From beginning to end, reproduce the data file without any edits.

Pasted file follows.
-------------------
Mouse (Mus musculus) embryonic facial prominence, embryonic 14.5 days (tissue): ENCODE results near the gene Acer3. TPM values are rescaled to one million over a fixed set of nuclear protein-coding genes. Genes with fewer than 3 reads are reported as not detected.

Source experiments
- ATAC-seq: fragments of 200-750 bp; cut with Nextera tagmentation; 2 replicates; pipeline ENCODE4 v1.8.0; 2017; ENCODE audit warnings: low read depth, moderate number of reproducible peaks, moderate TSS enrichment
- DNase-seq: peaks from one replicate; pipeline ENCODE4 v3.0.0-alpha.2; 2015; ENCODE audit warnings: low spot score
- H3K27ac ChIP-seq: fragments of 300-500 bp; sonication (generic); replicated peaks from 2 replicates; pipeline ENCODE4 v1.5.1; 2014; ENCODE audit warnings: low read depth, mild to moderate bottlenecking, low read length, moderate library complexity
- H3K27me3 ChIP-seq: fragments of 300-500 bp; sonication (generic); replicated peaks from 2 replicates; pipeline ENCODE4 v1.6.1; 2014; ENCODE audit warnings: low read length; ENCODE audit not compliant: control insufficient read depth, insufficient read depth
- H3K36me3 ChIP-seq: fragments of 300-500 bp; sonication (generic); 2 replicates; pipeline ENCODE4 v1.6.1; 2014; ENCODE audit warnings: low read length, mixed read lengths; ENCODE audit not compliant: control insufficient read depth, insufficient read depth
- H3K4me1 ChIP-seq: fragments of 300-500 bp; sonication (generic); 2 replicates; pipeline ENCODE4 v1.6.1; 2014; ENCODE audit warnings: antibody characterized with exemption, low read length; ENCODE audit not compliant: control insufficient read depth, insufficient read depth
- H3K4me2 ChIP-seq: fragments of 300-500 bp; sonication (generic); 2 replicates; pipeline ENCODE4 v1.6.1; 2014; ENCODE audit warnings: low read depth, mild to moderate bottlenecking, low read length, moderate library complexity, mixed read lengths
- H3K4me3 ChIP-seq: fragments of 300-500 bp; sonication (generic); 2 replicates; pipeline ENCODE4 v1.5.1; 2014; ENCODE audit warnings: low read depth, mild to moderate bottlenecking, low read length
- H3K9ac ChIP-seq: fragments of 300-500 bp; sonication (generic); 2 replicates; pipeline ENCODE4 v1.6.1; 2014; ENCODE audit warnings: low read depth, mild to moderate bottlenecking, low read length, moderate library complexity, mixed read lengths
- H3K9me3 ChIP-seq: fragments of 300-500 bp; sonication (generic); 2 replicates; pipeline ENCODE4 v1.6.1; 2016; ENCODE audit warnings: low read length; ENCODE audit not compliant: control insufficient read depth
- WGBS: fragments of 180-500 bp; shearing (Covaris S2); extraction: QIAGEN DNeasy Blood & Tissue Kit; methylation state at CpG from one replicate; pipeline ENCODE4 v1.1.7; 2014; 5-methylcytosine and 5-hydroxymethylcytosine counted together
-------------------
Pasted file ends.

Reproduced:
Mouse (Mus musculus) embryonic facial prominence, embryonic 14.5 days (tissue): ENCODE results near the gene Acer3. TPM values are rescaled to one million over a fixed set of nuclear protein-coding genes. Genes with fewer than 3 reads are reported as not detected.

Source experiments
- ATAC-seq: fragments of 200-750 bp; cut with Nextera tagmentation; 2 replicates; pipeline ENCODE4 v1.8.0; 2017; ENCODE audit warnings: low read depth, moderate number of reproducible peaks, moderate TSS enrichment
- DNase-seq: peaks from one replicate; pipeline ENCODE4 v3.0.0-alpha.2; 2015; ENCODE audit warnings: low spot score
- H3K27ac ChIP-seq: fragments of 300-500 bp; sonication (generic); replicated peaks from 2 replicates; pipeline ENCODE4 v1.5.1; 2014; ENCODE audit warnings: low read depth, mild to moderate bottlenecking, low read length, moderate library complexity
- H3K27me3 ChIP-seq: fragments of 300-500 bp; sonication (generic); replicated peaks from 2 replicates; pipeline ENCODE4 v1.6.1; 2014; ENCODE audit warnings: low read length; ENCODE audit not compliant: control insufficient read depth, insufficient read depth
- H3K36me3 ChIP-seq: fragments of 300-500 bp; sonication (generic); 2 replicates; pipeline ENCODE4 v1.6.1; 2014; ENCODE audit warnings: low read length, mixed read lengths; ENCODE audit not compliant: control insufficient read depth, insufficient read depth
- H3K4me1 ChIP-seq: fragments of 300-500 bp; sonication (generic); 2 replicates; pipeline ENCODE4 v1.6.1; 2014; ENCODE audit warnings: antibody characterized with exemption, low read length; ENCODE audit not compliant: control insufficient read depth, insufficient read depth
- H3K4me2 ChIP-seq: fragments of 300-500 bp; sonication (generic); 2 replicates; pipeline ENCODE4 v1.6.1; 2014; ENCODE audit warnings: low read depth, mild to moderate bottlenecking, low read length, moderate library complexity, mixed read lengths
- H3K4me3 ChIP-seq: fragments of 300-500 bp; sonication (generic); 2 replicates; pipeline ENCODE4 v1.5.1; 2014; ENCODE audit warnings: low read depth, mild to moderate bottlenecking, low read length
- H3K9ac ChIP-seq: fragments of 300-500 bp; sonication (generic); 2 replicates; pipeline ENCODE4 v1.6.1; 2014; ENCODE audit warnings: low read depth, mild to moderate bottlenecking, low read length, moderate library complexity, mixed read lengths
- H3K9me3 ChIP-seq: fragments of 300-500 bp; sonication (generic); 2 replicates; pipeline ENCODE4 v1.6.1; 2016; ENCODE audit warnings: low read length; ENCODE audit not compliant: control insufficient read depth
- WGBS: fragments of 180-500 bp; shearing (Covaris S2); extraction: QIAGEN DNeasy Blood & Tissue Kit; methylation state at CpG from one replicate; pipeline ENCODE4 v1.1.7; 2014; 5-methylcytosine and 5-hydroxymethylcytosine counted together